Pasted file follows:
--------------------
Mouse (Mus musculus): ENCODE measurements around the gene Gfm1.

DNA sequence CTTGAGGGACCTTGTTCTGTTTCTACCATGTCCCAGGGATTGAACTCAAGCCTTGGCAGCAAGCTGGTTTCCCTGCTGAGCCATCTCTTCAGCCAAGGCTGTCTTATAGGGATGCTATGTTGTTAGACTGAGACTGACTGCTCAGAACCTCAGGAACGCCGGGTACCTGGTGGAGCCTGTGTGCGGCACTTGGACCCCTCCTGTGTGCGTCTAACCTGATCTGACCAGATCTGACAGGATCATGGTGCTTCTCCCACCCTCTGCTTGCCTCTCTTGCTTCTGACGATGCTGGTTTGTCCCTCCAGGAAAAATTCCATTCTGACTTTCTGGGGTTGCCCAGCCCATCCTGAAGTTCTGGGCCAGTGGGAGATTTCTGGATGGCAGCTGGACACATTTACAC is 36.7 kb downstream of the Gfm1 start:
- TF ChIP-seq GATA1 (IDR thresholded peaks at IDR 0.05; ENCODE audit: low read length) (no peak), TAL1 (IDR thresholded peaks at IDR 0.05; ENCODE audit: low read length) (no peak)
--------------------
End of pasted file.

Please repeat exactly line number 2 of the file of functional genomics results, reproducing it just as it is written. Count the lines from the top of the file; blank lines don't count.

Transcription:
DNA sequence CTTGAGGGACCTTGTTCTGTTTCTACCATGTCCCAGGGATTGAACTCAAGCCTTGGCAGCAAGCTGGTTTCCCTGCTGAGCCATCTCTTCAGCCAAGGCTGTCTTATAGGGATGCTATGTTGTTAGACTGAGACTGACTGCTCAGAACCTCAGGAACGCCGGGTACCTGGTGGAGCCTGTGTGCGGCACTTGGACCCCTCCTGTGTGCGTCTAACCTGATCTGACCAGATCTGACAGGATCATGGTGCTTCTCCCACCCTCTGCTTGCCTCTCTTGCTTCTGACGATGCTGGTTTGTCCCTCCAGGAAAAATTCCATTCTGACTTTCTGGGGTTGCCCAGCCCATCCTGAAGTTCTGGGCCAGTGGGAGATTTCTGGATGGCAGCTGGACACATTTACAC is 36.7 kb downstream of the Gfm1 start: